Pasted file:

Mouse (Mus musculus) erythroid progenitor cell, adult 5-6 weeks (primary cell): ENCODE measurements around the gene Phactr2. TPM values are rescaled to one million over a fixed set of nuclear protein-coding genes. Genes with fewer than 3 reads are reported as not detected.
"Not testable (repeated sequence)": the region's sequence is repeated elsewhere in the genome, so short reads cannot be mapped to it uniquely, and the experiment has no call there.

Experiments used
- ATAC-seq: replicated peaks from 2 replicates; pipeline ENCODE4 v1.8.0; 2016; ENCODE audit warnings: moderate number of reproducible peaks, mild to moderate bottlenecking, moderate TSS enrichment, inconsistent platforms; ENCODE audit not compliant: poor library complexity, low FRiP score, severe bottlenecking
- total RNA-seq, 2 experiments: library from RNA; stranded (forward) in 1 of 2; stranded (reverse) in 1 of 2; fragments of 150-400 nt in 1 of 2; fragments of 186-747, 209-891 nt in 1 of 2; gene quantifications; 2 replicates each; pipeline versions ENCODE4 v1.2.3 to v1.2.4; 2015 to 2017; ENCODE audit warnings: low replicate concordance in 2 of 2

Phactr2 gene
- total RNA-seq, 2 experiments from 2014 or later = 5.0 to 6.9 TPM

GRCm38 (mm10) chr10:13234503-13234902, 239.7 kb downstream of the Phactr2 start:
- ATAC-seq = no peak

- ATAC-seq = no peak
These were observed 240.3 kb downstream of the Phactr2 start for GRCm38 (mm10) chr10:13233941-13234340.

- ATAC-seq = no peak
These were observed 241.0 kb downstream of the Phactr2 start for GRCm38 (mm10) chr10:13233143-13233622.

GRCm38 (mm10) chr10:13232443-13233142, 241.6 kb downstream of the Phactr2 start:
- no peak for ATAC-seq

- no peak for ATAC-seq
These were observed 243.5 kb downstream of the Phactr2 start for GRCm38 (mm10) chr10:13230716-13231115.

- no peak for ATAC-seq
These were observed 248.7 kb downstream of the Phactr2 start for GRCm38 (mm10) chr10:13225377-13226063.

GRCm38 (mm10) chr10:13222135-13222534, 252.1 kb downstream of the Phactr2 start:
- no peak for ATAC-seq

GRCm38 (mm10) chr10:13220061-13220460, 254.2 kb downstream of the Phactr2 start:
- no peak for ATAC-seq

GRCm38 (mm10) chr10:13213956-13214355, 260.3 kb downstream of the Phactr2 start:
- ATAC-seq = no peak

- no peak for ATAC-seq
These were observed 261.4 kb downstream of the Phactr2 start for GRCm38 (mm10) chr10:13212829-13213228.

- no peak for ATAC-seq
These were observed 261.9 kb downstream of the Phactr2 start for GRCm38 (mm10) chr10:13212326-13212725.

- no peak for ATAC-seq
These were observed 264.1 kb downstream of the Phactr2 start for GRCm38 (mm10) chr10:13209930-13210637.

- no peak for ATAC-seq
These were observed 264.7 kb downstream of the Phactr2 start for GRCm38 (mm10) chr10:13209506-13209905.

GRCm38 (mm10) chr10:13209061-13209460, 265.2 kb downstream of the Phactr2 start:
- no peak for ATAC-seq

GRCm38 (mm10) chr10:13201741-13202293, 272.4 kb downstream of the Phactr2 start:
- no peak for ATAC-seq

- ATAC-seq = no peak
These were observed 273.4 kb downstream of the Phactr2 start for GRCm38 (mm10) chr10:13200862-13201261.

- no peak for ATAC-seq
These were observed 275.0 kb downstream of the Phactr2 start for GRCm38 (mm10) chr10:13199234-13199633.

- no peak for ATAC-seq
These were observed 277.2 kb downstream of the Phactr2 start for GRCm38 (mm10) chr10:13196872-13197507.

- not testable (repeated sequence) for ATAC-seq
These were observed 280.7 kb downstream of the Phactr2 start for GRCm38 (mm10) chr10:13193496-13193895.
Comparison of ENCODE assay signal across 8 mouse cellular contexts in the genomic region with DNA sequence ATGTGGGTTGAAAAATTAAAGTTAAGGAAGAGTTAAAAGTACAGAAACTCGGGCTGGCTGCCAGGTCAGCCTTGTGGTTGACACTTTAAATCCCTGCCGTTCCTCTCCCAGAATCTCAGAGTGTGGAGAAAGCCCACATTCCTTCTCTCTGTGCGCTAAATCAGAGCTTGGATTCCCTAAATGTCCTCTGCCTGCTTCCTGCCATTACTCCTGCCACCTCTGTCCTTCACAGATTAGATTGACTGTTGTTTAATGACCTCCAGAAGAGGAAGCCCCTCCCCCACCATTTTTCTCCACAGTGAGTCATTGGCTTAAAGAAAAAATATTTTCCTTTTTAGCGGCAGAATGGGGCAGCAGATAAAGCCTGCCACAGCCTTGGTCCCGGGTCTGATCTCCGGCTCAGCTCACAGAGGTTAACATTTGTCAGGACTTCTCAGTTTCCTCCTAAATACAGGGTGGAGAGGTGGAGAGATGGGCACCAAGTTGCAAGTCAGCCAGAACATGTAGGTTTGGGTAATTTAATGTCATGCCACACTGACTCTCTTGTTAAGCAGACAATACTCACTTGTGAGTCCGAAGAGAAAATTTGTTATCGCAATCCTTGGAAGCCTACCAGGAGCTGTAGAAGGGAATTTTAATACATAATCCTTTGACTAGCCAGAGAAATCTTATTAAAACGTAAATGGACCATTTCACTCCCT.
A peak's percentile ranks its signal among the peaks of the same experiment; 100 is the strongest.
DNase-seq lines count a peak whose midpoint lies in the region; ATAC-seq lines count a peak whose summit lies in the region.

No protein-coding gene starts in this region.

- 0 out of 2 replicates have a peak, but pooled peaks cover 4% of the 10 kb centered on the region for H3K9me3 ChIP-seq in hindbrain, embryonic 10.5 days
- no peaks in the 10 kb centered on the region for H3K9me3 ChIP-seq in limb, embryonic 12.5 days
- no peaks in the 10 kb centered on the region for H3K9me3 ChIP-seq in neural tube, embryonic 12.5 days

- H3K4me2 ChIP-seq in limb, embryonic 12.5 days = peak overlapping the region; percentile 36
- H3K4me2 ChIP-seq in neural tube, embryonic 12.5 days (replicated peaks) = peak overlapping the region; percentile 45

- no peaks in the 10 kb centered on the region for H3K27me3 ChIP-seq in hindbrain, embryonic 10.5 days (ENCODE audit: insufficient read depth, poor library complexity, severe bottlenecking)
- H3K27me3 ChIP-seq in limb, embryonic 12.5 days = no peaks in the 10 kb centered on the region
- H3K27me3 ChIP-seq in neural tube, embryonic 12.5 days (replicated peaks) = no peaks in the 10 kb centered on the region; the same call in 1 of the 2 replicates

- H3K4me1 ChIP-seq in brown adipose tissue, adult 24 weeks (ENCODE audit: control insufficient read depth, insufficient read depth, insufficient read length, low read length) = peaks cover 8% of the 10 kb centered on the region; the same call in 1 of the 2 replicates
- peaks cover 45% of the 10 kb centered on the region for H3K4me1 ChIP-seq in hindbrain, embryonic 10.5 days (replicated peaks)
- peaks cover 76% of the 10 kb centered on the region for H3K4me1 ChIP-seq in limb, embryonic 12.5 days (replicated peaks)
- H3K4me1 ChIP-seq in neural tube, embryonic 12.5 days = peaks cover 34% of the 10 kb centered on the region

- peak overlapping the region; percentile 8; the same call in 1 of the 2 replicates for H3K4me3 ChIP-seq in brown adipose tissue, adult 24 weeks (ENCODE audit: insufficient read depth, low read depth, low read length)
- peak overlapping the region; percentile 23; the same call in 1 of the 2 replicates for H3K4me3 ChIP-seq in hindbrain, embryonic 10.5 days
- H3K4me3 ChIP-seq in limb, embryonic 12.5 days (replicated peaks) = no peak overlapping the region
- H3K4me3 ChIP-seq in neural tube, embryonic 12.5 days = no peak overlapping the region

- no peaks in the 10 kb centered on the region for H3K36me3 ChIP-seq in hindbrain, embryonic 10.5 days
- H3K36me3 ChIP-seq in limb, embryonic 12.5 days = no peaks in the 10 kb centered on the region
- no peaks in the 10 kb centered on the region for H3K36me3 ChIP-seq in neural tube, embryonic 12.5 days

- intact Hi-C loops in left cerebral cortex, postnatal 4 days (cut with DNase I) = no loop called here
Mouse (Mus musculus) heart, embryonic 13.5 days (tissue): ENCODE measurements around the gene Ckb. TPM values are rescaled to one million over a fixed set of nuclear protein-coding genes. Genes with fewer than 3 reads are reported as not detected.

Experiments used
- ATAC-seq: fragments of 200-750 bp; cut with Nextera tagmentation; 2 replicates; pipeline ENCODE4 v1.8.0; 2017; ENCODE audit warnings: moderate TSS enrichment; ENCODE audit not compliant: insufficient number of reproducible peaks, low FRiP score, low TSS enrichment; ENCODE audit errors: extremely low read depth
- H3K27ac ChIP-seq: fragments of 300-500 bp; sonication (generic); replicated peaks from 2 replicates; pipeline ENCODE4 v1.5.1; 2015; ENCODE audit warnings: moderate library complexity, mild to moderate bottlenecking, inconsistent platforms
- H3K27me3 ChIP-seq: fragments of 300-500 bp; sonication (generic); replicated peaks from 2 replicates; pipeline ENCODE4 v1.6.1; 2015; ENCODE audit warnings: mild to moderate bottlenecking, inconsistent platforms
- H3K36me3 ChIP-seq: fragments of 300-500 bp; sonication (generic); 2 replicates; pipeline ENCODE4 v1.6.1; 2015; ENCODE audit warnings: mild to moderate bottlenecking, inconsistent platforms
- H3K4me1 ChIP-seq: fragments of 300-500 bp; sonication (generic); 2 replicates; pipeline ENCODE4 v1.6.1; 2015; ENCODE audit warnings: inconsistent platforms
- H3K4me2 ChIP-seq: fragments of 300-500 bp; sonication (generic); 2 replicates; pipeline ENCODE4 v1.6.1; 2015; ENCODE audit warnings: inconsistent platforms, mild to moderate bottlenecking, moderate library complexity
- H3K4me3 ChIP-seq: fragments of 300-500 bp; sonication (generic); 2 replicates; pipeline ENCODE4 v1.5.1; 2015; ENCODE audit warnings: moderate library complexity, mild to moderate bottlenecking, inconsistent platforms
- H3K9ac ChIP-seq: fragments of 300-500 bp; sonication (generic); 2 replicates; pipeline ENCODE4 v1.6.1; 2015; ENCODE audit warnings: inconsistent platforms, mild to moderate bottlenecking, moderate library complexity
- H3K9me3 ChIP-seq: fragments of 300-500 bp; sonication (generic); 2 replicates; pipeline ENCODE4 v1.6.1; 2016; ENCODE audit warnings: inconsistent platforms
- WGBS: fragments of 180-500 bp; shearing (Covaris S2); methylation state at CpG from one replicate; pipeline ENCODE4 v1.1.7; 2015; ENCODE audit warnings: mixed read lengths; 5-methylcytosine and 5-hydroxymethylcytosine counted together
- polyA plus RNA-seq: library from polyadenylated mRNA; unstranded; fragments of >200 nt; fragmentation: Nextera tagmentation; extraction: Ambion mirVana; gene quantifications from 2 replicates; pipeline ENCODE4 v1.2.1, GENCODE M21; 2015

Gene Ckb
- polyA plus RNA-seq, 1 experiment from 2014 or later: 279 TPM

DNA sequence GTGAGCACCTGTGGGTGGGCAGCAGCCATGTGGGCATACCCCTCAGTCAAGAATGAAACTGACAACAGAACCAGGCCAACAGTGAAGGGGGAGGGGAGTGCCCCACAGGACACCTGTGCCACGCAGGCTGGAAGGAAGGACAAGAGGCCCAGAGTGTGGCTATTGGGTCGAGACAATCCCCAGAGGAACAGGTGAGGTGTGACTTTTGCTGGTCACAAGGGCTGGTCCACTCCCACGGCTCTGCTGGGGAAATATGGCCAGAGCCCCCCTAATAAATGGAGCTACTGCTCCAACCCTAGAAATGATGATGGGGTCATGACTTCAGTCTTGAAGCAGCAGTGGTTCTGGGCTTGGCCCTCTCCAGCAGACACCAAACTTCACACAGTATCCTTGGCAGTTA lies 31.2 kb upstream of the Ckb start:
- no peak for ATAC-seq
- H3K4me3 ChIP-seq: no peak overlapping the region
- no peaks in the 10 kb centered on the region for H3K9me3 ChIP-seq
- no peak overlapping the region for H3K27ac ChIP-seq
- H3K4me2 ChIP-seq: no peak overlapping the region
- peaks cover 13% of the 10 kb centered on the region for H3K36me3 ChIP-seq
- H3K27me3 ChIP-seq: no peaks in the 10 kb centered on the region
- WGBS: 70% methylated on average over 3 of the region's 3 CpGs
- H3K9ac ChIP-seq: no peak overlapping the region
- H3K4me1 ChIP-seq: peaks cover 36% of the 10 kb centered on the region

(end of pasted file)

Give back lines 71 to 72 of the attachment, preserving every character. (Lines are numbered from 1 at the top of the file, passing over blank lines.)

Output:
Experiments used
- ATAC-seq: fragments of 200-750 bp; cut with Nextera tagmentation; 2 replicates; pipeline ENCODE4 v1.8.0; 2017; ENCODE audit warnings: moderate TSS enrichment; ENCODE audit not compliant: insufficient number of reproducible peaks, low FRiP score, low TSS enrichment; ENCODE audit errors: extremely low read depth